Thanks for your time.

Good question - and nicely put.

I belieue that the true nature of the earth is something that can only be "realised".

I understand that this is not going to go down well with someone with a background in physics and i am leauing myself wide open to the charge of "cop out".

There is nothing that could conuince me that the earth is globe shaped simply because it absolutely is not globe shaped.

Mizuki x
"Earth is a maximal sphere in a cyclical space and its surface therefore a total plane, the equator plane of the Cosmos. The (total) plane, as well as the straight line and space as a whole, is flat, without curvature yet closed, running back on itself."

Re: What would it take to make you stop believing in FET?
« Reply #8 on: June 12, 2012, 01:22:56 PM »
I'm going to come out and say that I'm not an FET proponent. I'm a physicist and it flies in the face of, well, basically everything I know. I'm not here to make fun, I'm not here to incite anger, I'm here to ask what specific evidence would you, personally, accept that would shun your beliefs in FET? If someone proved to you that the moon were actually ~240000 miles away instead of 3000, would that do it? If someone were to take you into orbit and you personally saw that you could only see ~1/2 of the planet's landmass in one go, would that do it? If neither of those, what would?

Thanks for your time.

Good question - and nicely put.

I belieue that the true nature of the earth is something that can only be "realised".

I understand that this is not going to go down well with someone with a background in physics and i am leauing myself wide open to the charge of "cop out".

There is nothing that could conuince me that the earth is globe shaped simply because it absolutely is not globe shaped.

Mizuki x

This could be the scientist in me talking, but isn't it a bit close-minded to ignore evidence? I'm talking about a hypothetical here: Imagine a situation where the Earth is in fact a globe. You currently do not believe this and you have your reasons for such but let's agree, for the sake of argument, that it is a globe. What evidence could you be presented with to dissuade you from your line of thinking?

?

Mizuki

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Re: What would it take to make you stop believing in FET?
« Reply #9 on: June 12, 2012, 02:48:08 PM »
I'm going to come out and say that I'm not an FET proponent. I'm a physicist and it flies in the face of, well, basically everything I know. I'm not here to make fun, I'm not here to incite anger, I'm here to ask what specific evidence would you, personally, accept that would shun your beliefs in FET? If someone proved to you that the moon were actually ~240000 miles away instead of 3000, would that do it? If someone were to take you into orbit and you personally saw that you could only see ~1/2 of the planet's landmass in one go, would that do it? If neither of those, what would?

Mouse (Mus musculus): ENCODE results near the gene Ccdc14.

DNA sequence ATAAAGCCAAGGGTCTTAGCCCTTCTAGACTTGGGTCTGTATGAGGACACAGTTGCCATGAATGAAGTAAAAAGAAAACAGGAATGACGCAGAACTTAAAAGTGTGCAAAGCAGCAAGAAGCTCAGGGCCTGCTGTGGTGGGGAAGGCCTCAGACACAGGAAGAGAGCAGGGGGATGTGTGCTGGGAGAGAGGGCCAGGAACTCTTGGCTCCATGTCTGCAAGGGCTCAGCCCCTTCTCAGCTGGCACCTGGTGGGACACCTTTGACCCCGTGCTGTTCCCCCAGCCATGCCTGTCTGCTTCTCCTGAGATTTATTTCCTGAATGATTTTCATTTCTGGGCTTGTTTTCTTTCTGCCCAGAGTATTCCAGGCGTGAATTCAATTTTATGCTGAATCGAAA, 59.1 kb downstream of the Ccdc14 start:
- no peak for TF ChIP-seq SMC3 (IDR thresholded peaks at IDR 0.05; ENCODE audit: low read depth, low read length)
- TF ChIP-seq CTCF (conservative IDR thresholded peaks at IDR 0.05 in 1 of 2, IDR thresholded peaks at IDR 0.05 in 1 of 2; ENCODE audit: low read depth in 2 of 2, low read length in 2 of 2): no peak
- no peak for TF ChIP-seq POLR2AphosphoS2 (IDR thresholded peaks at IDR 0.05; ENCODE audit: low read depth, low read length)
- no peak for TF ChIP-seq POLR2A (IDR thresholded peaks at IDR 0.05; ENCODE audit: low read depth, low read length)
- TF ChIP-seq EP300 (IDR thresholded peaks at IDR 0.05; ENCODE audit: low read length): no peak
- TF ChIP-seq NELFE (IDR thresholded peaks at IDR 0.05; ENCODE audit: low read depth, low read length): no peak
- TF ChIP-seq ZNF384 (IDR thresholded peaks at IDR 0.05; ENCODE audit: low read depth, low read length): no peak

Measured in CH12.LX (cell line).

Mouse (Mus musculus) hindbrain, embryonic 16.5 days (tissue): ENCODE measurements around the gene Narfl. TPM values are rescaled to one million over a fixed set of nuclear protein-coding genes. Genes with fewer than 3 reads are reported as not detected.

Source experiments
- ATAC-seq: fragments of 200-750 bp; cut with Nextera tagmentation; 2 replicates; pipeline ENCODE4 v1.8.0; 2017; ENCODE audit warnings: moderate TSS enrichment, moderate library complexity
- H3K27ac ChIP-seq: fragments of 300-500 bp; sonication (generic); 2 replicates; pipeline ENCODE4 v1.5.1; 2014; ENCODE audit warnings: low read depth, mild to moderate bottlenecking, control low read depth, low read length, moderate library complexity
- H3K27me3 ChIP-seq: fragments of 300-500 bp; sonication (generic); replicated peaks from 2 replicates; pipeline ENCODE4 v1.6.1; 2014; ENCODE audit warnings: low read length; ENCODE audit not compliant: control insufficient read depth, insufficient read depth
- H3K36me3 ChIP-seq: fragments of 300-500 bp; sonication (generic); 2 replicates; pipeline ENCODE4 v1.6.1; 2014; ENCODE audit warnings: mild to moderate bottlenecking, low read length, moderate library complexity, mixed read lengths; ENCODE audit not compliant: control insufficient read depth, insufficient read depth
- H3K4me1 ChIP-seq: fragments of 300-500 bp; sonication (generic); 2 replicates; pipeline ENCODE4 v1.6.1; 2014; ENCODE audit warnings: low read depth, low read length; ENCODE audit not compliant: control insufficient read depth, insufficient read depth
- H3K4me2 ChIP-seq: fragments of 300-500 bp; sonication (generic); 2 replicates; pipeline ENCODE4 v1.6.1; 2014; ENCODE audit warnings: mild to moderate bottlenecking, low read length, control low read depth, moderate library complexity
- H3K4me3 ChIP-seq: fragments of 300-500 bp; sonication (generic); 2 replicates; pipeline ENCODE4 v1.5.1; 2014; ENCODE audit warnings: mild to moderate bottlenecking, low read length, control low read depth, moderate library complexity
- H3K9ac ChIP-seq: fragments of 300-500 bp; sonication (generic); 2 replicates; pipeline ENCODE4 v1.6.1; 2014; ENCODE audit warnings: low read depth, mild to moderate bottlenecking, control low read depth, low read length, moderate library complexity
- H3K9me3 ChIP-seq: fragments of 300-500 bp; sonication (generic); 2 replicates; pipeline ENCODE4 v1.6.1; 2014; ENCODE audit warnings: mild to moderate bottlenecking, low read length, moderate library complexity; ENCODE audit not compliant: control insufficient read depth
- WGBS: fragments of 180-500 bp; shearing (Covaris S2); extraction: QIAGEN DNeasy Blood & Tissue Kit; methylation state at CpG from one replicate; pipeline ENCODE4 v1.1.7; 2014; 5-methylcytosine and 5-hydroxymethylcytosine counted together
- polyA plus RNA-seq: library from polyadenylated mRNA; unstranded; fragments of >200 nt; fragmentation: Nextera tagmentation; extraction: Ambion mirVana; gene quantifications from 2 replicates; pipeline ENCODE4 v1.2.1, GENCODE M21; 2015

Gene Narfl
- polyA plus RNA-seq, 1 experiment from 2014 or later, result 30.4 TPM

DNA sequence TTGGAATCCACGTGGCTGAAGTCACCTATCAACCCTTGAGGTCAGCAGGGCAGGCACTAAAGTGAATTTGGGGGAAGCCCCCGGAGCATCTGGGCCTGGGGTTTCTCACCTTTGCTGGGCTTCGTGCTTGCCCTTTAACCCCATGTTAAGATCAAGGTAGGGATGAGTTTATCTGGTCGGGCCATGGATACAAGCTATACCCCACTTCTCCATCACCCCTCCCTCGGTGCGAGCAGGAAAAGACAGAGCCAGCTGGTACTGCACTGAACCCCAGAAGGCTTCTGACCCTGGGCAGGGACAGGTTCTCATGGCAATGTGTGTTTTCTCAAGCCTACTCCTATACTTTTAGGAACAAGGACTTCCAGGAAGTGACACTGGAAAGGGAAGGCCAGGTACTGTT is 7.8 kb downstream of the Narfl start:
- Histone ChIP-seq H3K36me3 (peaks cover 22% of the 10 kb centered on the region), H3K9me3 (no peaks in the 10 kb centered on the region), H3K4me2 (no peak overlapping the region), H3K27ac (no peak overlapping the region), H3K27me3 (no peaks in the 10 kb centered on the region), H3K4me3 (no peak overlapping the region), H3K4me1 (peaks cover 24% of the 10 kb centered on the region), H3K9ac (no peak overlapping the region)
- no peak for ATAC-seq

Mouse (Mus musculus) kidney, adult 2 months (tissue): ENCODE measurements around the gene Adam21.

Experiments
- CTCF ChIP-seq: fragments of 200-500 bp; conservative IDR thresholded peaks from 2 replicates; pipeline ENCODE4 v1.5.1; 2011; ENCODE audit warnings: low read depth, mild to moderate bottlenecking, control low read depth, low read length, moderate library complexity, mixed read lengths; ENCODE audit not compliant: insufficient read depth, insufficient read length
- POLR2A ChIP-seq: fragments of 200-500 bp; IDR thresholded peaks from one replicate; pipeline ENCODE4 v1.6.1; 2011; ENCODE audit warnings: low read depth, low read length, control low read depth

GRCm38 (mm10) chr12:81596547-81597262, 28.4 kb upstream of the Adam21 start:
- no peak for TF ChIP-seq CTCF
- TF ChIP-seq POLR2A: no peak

Thanks for your time.

Good question - and nicely put.

I belieue that the true nature of the earth is something that can only be "realised".

I understand that this is not going to go down well with someone with a background in physics and i am leauing myself wide open to the charge of "cop out".

There is nothing that could conuince me that the earth is globe shaped simply because it absolutely is not globe shaped.

Mizuki x

This could be the scientist in me talking, but isn't it a bit close-minded to ignore evidence? I'm talking about a hypothetical here: Imagine a situation where the Earth is in fact a globe. You currently do not believe this and you have your reasons for such but let's agree, for the sake of argument, that it is a globe. What evidence could you be presented with to dissuade you from your line of thinking?

GENUINE continuous and unbroken footage taken from the ISS of a complete earth orbit.

Mizuki x
"Earth is a maximal sphere in a cyclical space and its surface therefore a total plane, the equator plane of the Cosmos. The (total) plane, as well as the straight line and space as a whole, is flat, without curvature yet closed, running back on itself."

?

Cat Earth Theory

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Re: What would it take to make you stop believing in FET?
« Reply #10 on: June 12, 2012, 03:26:04 PM »
I'm going to come out and say that I'm not an FET proponent. I'm a physicist and it flies in the face of, well, basically everything I know. I'm not here to make fun, I'm not here to incite anger, I'm here to ask what specific evidence would you, personally, accept that would shun your beliefs in FET? If someone proved to you that the moon were actually ~240000 miles away instead of 3000, would that do it? If someone were to take you into orbit and you personally saw that you could only see ~1/2 of the planet's landmass in one go, would that do it? If neither of those, what would?

Thanks for your time.

Good question - and nicely put.

I belieue that the true nature of the earth is something that can only be "realised".

I understand that this is not going to go down well with someone with a background in physics and i am leauing myself wide open to the charge of "cop out".

There is nothing that could conuince me that the earth is globe shaped simply because it absolutely is not globe shaped.

Mizuki x

This could be the scientist in me talking, but isn't it a bit close-minded to ignore evidence? I'm talking about a hypothetical here: Imagine a situation where the Earth is in fact a globe. You currently do not believe this and you have your reasons for such but let's agree, for the sake of argument, that it is a globe. What evidence could you be presented with to dissuade you from your line of thinking?